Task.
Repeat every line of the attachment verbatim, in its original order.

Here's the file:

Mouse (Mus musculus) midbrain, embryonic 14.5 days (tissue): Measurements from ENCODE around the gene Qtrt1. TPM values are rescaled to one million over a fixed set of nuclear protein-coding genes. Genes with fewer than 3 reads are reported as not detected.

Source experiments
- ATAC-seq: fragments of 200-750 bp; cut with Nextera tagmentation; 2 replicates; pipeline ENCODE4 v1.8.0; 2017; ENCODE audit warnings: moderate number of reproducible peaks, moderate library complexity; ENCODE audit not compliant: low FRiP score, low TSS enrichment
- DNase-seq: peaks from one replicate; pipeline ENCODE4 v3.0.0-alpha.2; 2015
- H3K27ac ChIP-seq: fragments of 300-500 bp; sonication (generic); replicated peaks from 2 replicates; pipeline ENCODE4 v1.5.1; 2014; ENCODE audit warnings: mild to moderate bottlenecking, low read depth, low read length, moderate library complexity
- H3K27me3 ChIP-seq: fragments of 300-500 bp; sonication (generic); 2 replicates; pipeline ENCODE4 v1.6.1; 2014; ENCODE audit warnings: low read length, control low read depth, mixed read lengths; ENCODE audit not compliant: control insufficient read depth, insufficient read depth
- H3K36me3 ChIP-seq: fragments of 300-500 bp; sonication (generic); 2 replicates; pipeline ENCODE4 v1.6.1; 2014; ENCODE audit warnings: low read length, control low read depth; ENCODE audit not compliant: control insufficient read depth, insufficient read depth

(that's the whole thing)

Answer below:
Mouse (Mus musculus) midbrain, embryonic 14.5 days (tissue): Measurements from ENCODE around the gene Qtrt1. TPM values are rescaled to one million over a fixed set of nuclear protein-coding genes. Genes with fewer than 3 reads are reported as not detected.

Source experiments
- ATAC-seq: fragments of 200-750 bp; cut with Nextera tagmentation; 2 replicates; pipeline ENCODE4 v1.8.0; 2017; ENCODE audit warnings: moderate number of reproducible peaks, moderate library complexity; ENCODE audit not compliant: low FRiP score, low TSS enrichment
- DNase-seq: peaks from one replicate; pipeline ENCODE4 v3.0.0-alpha.2; 2015
- H3K27ac ChIP-seq: fragments of 300-500 bp; sonication (generic); replicated peaks from 2 replicates; pipeline ENCODE4 v1.5.1; 2014; ENCODE audit warnings: mild to moderate bottlenecking, low read depth, low read length, moderate library complexity
- H3K27me3 ChIP-seq: fragments of 300-500 bp; sonication (generic); 2 replicates; pipeline ENCODE4 v1.6.1; 2014; ENCODE audit warnings: low read length, control low read depth, mixed read lengths; ENCODE audit not compliant: control insufficient read depth, insufficient read depth
- H3K36me3 ChIP-seq: fragments of 300-500 bp; sonication (generic); 2 replicates; pipeline ENCODE4 v1.6.1; 2014; ENCODE audit warnings: low read length, control low read depth; ENCODE audit not compliant: control insufficient read depth, insufficient read depth